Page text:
When you are working out, especially during resistance training, your muscles are under severe strain. The existing muscle fibers that stretch or tear will be repaired or replaced by your body during a recovery period. This process is known as muscle protein synthesis (MPS) and needs dietary protein to function.
Your body can, in fact, store protein to use when needed, but scientists believe that a unique window of opportunity for protein ingestion exists directly after a workout when you can best utilize the nutrients for MPS.
The window of opportunity
According to nutritionist Jeffrey Volek, the best tactic for optimizing MPS is to take 1/2 of your required protein dose 30 minutes before your workout, and the other half 30 minutes after it. You could either drink half your protein drink before, and half after your workout or you can instead make two smaller drinks.
It is important to remember that more protein is not necessarily beneficial to you. Adding extra protein powder to your drinks won’t enable you to build muscles more rapidly. According to an article that appeared in the American Journal of Clinical Nutrition, 20g of protein is more than enough to successfully stimulate MPS.
Life often ruins our plans, and for that reason it is very possible that you might miss the all- important 30-minute window. Research, however, shows that you will still benefit from consuming a protein drink even if it is several hours after working out.
A study conducted in 2012 illustrated how subjects who consumed protein shakes shortly before retiring for bed (3 ½ hours after working out) enjoyed major MPS and other recovery benefits while they were asleep.
It must be noted that all test subjects did however ingest additional protein in the form of a meal immediately after their evening workout session.
How long does protein powder stay in the human body?
A great misconception exists that all food moves through the small intestine in 2 to 3 hours. Your body is, in fact, able to regulate the speed at which protein moves through the small intestine to ensure that all the available amino acids can be absorbed. It is, therefore, unnecessary to eat protein every 2 to 3 hours to maximize muscle growth or avoid becoming catabolic.
What matters most is eating enough protein daily, and not the frequency of your feedings. Although it is clever to consume a fair amount of protein before and after working out, it is acceptable to break up the rest of your daily requirements to suit your personal preferences.
What are the side effects of consuming too much protein?
The excess calories from the excess protein ingested could be stored as fat in the body—a terrible fate for someone trying to lose weight.
An excess of protein in the system has been linked to a number of gastrointestinal disorders such as diarrhea, constipation and bloating.
If you consume an excess amount of protein and not enough water you could end up having seizures. It is imperative to stay well hydrated.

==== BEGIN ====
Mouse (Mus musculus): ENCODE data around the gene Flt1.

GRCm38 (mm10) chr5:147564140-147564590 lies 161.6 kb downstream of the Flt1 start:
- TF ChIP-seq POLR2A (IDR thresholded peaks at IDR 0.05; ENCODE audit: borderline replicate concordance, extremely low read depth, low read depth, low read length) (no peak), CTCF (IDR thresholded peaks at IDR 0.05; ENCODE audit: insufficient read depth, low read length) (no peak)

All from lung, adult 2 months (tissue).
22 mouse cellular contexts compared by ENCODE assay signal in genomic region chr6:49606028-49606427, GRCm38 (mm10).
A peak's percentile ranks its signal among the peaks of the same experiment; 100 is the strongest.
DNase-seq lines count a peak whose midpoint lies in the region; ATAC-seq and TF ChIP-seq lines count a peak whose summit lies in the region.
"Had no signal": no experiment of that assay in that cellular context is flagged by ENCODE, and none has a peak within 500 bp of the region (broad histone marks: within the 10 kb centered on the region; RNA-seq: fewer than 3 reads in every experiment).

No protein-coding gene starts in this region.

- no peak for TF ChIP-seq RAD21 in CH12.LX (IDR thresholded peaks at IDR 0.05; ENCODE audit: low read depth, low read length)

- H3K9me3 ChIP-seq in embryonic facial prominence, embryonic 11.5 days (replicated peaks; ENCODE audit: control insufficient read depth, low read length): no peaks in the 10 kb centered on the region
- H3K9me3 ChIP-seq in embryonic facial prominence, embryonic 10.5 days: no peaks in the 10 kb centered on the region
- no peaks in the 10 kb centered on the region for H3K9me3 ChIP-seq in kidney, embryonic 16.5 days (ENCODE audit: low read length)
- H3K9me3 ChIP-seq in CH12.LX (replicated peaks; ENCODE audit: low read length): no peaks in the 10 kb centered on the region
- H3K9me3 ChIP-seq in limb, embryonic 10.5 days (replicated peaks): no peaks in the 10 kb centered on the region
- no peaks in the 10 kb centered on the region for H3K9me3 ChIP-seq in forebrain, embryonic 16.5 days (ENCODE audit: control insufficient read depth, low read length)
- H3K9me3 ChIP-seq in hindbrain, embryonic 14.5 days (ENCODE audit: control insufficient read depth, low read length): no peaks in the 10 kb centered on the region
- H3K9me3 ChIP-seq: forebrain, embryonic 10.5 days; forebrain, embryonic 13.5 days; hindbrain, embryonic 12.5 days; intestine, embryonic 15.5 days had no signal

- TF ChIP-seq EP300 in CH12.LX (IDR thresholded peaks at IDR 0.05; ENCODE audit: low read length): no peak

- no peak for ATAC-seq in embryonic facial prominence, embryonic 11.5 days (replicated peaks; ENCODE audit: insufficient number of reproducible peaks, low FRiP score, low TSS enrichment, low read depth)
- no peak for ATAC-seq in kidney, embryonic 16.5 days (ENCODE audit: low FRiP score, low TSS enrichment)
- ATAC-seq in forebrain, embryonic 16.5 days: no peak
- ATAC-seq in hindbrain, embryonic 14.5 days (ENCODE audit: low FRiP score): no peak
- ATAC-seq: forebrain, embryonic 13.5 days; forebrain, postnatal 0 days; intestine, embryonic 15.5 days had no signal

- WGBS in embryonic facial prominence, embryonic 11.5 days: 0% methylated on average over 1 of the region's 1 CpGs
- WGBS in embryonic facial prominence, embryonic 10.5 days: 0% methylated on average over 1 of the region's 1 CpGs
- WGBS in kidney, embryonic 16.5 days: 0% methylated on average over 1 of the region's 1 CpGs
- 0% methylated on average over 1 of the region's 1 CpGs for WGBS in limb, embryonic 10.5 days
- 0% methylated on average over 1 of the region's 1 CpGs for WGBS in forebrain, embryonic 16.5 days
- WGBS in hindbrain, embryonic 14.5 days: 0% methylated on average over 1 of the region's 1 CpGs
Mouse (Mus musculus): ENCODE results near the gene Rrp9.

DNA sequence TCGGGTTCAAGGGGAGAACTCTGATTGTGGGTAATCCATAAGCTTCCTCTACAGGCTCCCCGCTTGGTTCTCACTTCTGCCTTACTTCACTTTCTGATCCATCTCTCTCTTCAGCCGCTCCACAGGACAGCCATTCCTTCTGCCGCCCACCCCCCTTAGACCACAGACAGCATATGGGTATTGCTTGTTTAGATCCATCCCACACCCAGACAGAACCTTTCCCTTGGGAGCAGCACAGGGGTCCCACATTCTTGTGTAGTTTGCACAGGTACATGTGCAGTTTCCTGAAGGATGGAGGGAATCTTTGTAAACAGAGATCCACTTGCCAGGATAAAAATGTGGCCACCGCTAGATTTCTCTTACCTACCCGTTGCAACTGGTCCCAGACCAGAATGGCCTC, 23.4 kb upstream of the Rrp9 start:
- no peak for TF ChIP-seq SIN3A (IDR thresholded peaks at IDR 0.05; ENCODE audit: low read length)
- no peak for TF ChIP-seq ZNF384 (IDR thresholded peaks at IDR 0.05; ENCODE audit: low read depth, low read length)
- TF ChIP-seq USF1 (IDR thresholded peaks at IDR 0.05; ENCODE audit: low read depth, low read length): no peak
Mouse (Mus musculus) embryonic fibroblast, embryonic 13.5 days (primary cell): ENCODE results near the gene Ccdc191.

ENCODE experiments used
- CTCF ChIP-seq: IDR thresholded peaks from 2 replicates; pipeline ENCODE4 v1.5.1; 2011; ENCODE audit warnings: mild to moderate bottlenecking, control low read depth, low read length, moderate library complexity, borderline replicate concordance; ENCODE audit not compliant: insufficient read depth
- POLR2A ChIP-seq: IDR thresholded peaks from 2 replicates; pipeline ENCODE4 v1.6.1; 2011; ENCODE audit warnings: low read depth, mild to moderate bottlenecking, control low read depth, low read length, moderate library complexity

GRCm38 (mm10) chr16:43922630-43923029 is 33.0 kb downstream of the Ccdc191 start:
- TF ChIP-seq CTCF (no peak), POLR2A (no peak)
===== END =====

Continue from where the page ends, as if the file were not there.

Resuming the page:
Increase in liver enzymes
An increase in liver enzymes has been noted in people who consume high quantities of protein.
Increased risk of heart disease
If you are following a healthy high-protein diet this point is moot, but should your main sources of protein be unhealthy foods, your risk of contracting a heart disease increases.
What are the side effects of protein deficiency?
Battling to lose weight
Consuming enough protein is extremely important while on a diet because it helps ensure that you lose fat, not metabolism-boosting muscle, as lost weight. High-protein foods require more effort to digest, metabolize, and use, which means you burn more calories processing them as opposed to other food.
Long-term protein deficiency could lead to your body breaking down your muscles to try and supply your body with protein. This will lead to a loss of energy and strength.
A study published in Progress of Food and Nutrition Science claimed that being protein deficient can result in the loss of T cells, which are important germ fighters. As a result of this, the immune system can’t fight off bacteria or viruses as well as they are supposed to.
Hair is made up of mostly protein and more specifically, keratin. If you are consistently not consuming enough protein, you may notice your hair starting to thin or even fall out. This happens because your body stops using protein for non-essential things like hair growth in an effort to preserve its protein reserves.
Protein powders are manufactured from high-grade resources such as eggs, milk, soy and hemp. They are packed full of all the vital amino acids that your body cannot produce itself and which has to be included in your diet.
Protein powder can be mixed into a drink or integrated into other foods such as oats and yogurt to boost your daily protein consumption.
Advantages of protein powder
Protein powder is convenience personified; it makes for a handy on-the-go snack and is versatile in cooking and baking. Protein powder in its basic form requires no refrigeration, which makes it easy to carry around with you on a daily basis.
Depending on the type of protein powder you are using, you could be enjoying specific health benefits. For example, egg-based protein is a brilliant source of vitamins and minerals and is a great alternative for people who are lactose intolerant.
Protein powder containing whey protein contains high doses branched-chain amino acids, which can help build muscle and prevent muscle breakdown.
Disadvantages of protein powder
As protein powder is so convenient, it can be easy to ingest more protein than what your body can process. The excess protein will then either be burned as a fuel source or be stored as fat in your body.
It is also possible to be allergic to one or more of the protein powder ingredients, or to develop gastrointestinal distress due to the lactose present in some powders if you are lactose intolerant.